With regard to political representation there is in fact and over- representation of Tamils in Parliament. The percentage of the Sri Lankan Tamil population in the Northern and Eastern Provinces is not more than 6%. However, there are 22 members representing the Sri Lankan Tamils from the Tamil National Alliance (TNA) alone in a Parliament of 225 members. There are additional members from other Tamil parties. Therefore, the representation of TNA members alone is well over 10%. The issue therefore is not a matter of numbers but an issue of non-cooperation. For instance, the 22 members of the TNA have not participated with the All Party Representative Committee (APRC) in its attempts to forge a political solution. The response to an invitation by the President to these TNA members to meet with him to discuss political issues has also been lukewarm. The general attitude is one of non-participation.
The reason for the lack of meaningful participation by Tamils in national governance is because they have consistently sought exclusionary political arrangements rather than arrangements that fostered national governance; a separate state being the arrangement sought by the Tamil leadership and the LTTE for the last two and a half decades. Participation in national governance first requires commitment to the concept of national governance. This requires an attitudinal change in the Tamil mindset.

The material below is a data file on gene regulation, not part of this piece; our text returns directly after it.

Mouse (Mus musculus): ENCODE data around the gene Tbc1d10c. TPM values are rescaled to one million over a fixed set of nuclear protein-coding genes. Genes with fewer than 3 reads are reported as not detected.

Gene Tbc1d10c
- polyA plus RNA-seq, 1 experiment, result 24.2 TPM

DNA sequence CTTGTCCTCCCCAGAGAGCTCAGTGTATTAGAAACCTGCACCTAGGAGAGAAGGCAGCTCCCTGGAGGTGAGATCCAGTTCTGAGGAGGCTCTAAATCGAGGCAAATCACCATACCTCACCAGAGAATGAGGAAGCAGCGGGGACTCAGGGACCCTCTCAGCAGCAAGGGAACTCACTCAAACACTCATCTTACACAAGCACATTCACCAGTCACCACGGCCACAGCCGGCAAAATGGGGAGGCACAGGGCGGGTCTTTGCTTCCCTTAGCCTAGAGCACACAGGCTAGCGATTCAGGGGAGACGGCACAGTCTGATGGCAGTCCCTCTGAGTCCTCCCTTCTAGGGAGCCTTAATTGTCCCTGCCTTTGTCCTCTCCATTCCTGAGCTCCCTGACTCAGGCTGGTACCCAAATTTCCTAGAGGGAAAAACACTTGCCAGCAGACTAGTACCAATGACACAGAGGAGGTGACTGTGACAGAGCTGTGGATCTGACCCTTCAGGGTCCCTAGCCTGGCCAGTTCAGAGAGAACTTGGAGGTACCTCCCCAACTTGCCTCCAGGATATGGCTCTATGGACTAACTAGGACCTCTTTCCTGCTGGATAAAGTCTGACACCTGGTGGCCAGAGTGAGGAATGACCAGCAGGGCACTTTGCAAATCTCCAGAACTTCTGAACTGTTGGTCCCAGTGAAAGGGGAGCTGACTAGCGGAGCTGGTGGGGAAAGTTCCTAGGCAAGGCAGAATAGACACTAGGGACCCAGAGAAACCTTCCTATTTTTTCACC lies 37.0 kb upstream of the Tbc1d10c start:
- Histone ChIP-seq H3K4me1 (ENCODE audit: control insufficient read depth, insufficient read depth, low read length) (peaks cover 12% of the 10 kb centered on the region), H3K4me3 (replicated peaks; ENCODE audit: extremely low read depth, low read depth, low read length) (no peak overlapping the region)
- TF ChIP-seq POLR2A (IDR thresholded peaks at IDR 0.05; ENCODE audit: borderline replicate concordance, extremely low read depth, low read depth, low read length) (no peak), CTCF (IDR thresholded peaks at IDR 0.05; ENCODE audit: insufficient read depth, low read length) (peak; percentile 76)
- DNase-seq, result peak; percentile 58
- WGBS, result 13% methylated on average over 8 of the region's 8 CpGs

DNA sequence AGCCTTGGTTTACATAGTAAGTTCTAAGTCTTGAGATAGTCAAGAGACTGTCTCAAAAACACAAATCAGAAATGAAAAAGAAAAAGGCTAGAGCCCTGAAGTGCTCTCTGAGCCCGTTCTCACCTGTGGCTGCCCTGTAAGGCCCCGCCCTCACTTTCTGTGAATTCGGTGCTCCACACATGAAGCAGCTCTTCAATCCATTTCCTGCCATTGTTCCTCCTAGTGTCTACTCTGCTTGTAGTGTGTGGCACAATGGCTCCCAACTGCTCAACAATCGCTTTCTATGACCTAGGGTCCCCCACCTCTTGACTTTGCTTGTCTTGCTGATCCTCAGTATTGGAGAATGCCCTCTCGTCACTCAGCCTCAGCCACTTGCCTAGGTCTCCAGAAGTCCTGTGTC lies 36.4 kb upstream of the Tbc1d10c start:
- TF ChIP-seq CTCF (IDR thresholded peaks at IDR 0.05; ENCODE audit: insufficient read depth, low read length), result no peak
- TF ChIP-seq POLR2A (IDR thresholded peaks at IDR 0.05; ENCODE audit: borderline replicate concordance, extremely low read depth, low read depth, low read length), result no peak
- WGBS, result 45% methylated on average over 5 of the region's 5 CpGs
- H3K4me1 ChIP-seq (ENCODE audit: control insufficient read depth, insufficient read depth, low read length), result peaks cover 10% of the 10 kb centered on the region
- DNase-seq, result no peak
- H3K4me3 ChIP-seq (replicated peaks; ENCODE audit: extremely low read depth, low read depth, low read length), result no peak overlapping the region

While 38 House members are urging the Secretary of State to take action it is appropriate to note the views of the US Ambassador in Sri Lanka, Robert Blake, who during the course of a recent interview stated: "We call on the LTTE to allow civilians to leave the conflict zone and to negotiate the terms of surrender with the Government of Sri Lanka to include the laying down of arms, renunciation of violence and acceptance of the Government of Sri Lanka offer of amnesty" (Daily Mirror, March 6, 2009).
Whether the letter to the Secretary of State was initiated due to pressures from the Tamil constituents in their respective states, or through a genuine humanitarian concern for the trapped civilians, the Congressmen must understand that the only way to save the civilians is by exerting pressure through the Tamil diaspora on the LTTE, to release them as called for by Ambassador Blake. By not releasing the civilians the LTTE has demonstrated its cowardliness as well as its inhumanity in subjecting these unfortunate civilians to a senseless and cruel fate.